Car reviews - Skoda - Octavia - range
11 Oct 2007
By CHRIS HARRIS
RESURRECTED Czech marque – and Volkswagen AG value brand – Skoda is hurtling straight into the Mazda6, Honda Accord, Toyota Camry and Ford Mondeo mid-sized heartland with the Octavia.
Priced from $29,990 with ESP stability control as standard, and based on today’s Volkswagen Golf V platform, the Octavia is a larger-than-usual small car wearing either a sedan-style three-box five-door hatchback or four-door wagon body shape.
We’re seeing the second-generation Octavia II model the 1996 original is still being produced in the Czech Republic.
For Australia, Skoda is offering a staggering 16 varieties using five different Volkswagen Group four-cylinder engines in either petrol or diesel configurations, with two versions coming in all-wheel as well as front-wheel drive.
This makes the Octavia one of the biggest for choice in either the small or medium segments that it straddles.
All iterations are funnelled in one of three variant groups – base Ambiente, luxury Elegance and sports RS (known as the vRS elsewhere). All are offered in ‘sedan’ or wagon guises.
The Ambiente opens the Octavia range with exclusive use of Volkswagen’s long-lived 1.9-litre TDI intercooled turbo-diesel producing 77kW of power at 4000rpm and 250Nm of torque at 1900rpm.
It achieves 5.1L/100km combined average fuel consumption figure and 135g/km of carbon-dioxide emissions (DSG: 189km/h and 161g/km).
Gearbox choices are a five-speed manual or six-speed DSG dual-clutch ‘automatic’.
This engine also powers the Ambiente 4x4 wagon – which uses a part-time Haldex clutch offering automatic torque distribution according to which wheels need it the most.
Besides the aforementioned ESP, the Ambiente models also include anti-lock brakes, traction control, engine brake control, six-airbags, climate control air-conditioning, remote central locking, power windows, 15-inch alloy wheels, a trip computer and a multi-function leather-bound steering wheel.
Next up, the Elegance gives consumers the choice of three engines.
The smallest is also the newest, being one of the first Volkswagen Group Australia cars to come with the new-generation EA888 engine family.
It’s the six-speed manual-only (for now) 1.8-litre TFSI turbo-charged and direct-injected four-cylinder unit that delivers 118kW at 5000 to 6200rpm and 250Nm from 1500 to 4200rpm, with fuel consumption and emissions rated at 7.7L/100km and 176g/km.
For a petrol automatic Elegance, there is a six-speed Tiptronic transmission mated to the long-lived EA113 2.0-litre FSI normally-aspirated four-cylinder powerplant providing 110kW at 6000rpm, 200Nm at 3500rpm and around 8L/100km.
On the Elegance diesel front, VW’s evergreen 2.0-litre TDI engine has 103kW at 4000rpm and 320Nm from 1750 to 2500rpm. Available in either a six-speed manual or six-speed DSG transmission, this returns 5.7L/100km and 150g/km (DSG: 6L/100km and 156g/km).
The Octavia Elegance 2.0 TDI six-speed manual drivetrain also underpins the other 4x4 wagon model on offer.
Over the Ambiente, the Elegance adds 16-inch alloys, six-stack CD/MP3 audio, automatic headlights, rain-sensing wipers and a multi-zone element to the climate control air-conditioning.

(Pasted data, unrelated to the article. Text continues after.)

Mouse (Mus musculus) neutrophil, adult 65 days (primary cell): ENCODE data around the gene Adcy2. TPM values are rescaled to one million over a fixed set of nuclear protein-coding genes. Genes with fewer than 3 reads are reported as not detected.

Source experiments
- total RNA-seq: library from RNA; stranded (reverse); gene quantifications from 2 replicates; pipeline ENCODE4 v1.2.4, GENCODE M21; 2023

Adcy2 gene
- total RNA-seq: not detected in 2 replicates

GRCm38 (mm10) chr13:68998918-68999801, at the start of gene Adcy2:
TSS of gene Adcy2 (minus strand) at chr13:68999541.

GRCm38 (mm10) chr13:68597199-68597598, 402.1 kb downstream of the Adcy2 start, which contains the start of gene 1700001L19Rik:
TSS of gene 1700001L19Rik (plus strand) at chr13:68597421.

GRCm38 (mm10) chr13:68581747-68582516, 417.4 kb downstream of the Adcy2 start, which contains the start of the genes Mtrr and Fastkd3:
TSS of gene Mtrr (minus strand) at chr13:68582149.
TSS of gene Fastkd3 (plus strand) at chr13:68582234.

Buyers seeking a sports edge can choose the RS, which boasts a body kit, 18-inch alloys, sports tuned suspension, ‘sports’ seats, revised interior trim and instrumentation, an alarm, and the 2.0-litre turbo-charged TFSI petrol unit made famous in the VW Golf GTI.
In Skoda guise, it produces 147kW from 5100 to 5700rpm and 280Nm from 1800 to 5000rpm, and delivers 8.1L/100km, but only comes with the six-speed manual gearbox.
Being Golf based, the suspension is made up of MacPherson struts with lower triangular links and an anti-roll bar up front and an independent multi-link arrangement with an anti-roll bar for the rear.
Sports tuned suspension is available on all models as an option.
Brakes are four-wheel discs and the steering is an electro-mechanical set-up.
Boot sizes vary between 560 and 1420 litres in the ‘sedan’ and 580 and 1620 litres in the wagon.
On the subject of wagon, we should expect the SUV-style Octavia Scout 4x4 to arrive sometime before the end of next year, giving Skoda a suitable (and less expensive) rival to the popular Subaru Outback and Volvo XC70.
Tested in 2005, the Octavia II received a four-star Euro NCAP crash-test rating, but Skoda says upgrades since have probably boosted that to a five-star rating.
All models bar the RS have a full-sized spare wheel, while the warranty is a three-year, unlimited kilometre deal with 24-hour roadside assistance.
Besides value, Volkswagen group ownership, German technology and high owner satisfaction results in Europe will help sell cars, according to brand head in Australia, Matthew Wiesner.
Skoda will see out 2007 with about 400 vehicles, and will judge volume expectations for next year according to consumer reaction.
Mr Wiesner expects that up to 80 per cent of Australian Skoda sales will be made up of the Octavia. Last year, almost 270,000 were delivered. Production is based in Mlada Boleslav in the Czech Republic.
So far, 10 dealers have been appointed nationally, with a further five on the way, 20 expected by the end of next year and about 30 slated by 2010.
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